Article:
Program Type
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Integrated Mathematics Education Program Overview

When you study Integrated Mathematics Education at Ashland University, you won’t memorize formulas and regurgitate them onto a chalkboard. Rather, you will develop logic, understanding and communication skills that let you share your insights with students. You can obtain a well-rounded education to prepare you for a rewarding career as a secondary math teacher.

Mathematics student teacher
Delivery Format

In Person

Credit Hours


Time to Complete

4 years


Learning Experiences

When you major in Integrated Mathematics Education, you can expect to dedicate half of your coursework to the field of mathematics and half to the art of teaching in the classroom. As you learn to apply mathematical concepts, you will enter the classroom to observe and assist. Your experience and involvement will grow each year, ultimately leading to hands-on student teaching during your senior year.

In addition, you will:

  • Learn from an invaluable combination of professors from math and education, each one an exceptionally gifted educator and professional.
  • Use a wide range of computer applications to aid you in classroom assignments and problem solving.
  • Be a member of the Mathematical Association of America, with opportunities to present research at conferences and to participate in math contests.
  • Attend professional development workshops for middle grade and high school mathematics teachers.
Math instructor, Chris Swanson, shows students how to work a problem

How Do I Know if This Program Is Right for Me?

Determining if teaching high school math is the right career path for you involves considering your passion for mathematics, your ability to communicate complex concepts effectively and your desire to make a difference in students' lives. If you have a strong aptitude for math, enjoy problem-solving and are dedicated to helping students succeed academically, teaching high school math may be a rewarding choice for you. Additionally, if you value lifelong learning, are patient and supportive and are committed to fostering a positive learning environment, pursuing a career in high school math education could be a fulfilling and impactful journey for you.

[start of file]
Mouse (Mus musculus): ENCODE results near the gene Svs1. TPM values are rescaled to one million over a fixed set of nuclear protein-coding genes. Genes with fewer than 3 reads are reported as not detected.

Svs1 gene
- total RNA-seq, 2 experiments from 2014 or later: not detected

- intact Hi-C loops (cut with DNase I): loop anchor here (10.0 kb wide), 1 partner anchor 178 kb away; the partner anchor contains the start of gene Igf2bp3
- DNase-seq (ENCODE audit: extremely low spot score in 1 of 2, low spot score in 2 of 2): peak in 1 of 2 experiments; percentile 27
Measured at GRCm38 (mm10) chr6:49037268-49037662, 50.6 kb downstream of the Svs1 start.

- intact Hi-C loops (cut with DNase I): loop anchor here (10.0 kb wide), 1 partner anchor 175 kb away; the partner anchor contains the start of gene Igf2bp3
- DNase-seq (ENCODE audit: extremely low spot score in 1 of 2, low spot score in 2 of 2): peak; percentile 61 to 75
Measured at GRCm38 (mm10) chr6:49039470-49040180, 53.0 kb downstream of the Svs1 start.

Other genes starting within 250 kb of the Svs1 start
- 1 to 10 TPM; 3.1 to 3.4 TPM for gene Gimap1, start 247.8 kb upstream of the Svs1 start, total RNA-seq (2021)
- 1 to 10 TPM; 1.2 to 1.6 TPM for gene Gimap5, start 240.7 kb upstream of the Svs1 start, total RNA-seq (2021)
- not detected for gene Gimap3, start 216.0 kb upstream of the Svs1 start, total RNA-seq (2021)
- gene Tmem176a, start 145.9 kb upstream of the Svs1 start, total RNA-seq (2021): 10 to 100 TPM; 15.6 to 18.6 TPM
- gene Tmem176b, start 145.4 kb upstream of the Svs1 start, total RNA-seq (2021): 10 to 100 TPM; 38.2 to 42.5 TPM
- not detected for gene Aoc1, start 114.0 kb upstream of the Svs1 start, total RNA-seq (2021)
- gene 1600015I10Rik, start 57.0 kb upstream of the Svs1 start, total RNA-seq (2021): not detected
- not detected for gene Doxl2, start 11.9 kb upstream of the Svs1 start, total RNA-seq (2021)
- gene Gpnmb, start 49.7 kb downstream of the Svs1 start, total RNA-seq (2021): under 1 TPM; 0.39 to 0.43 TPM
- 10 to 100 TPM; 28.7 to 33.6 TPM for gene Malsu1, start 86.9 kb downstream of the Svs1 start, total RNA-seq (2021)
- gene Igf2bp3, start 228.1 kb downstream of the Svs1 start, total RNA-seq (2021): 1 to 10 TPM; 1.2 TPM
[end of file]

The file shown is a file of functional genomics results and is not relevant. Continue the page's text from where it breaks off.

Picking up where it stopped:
Student in math class using a calculator to solve a problem

Sample Curriculum

Learn more about the Integrated Mathematics Education curriculum by reviewing the Four-Year Curriculum GuideAcademic Catalog, and Course Rotation.

Dean's Scholarship

The Dean's Scholarship was created to enhance the undergraduate academic experience for new first-time and transfer students enrolled in a major within the College of Arts & Sciences. It is a merit-based, renewable scholarship of $1,500 that can be "stacked" on top of other awarded AU academic scholarships. In addition, students have the opportunity to participate in unique academic communities with a focus on career coaching and preparation.

Career Opportunities

Mathematics is one of five main teacher shortage areas across the United States; more than 40 states claimed mathematics teacher shortages in 2021. (U.S. Dept. of Education)

The median annual salary for high school teachers was $62,360 in 2022. The expected growth rate for postsecondary teachers is eight percent, faster than the average growth rate of three percent. (Bureau of Labor Statistics)

Employers of Recent Graduates
  • Dayna Martens, ’23, math teacher at Mapleton High School
  • Hannah Smigel, ’23, math teacher at Elyria High School
  • Megan Icenhour, ’22, math teacher at Ashland High School
  • Emma Jenkins, ’22, math teacher at Pioneer Career and Tech Center
  • Logan Hurst, ’21, math teacher at Bellevue High School
  • Emily Schordock, ’21, math teacher at Loudonville Middle School
  • John Oney, ’20, math teacher at Mohawk High School



Students in Financial Mathematics class

Contact Information

Chris Swanson
Christopher Swanson, Ph.D.
Chair, Mathematics and Computer Science Department; Professor of Mathematics
209 Patterson Instructional Technology Center
Stephen Denney
Stephen Denney, Ph.D.
Chair, Department of Teacher Education; Assistant Professor of Education
123 Dwight Schar College of Education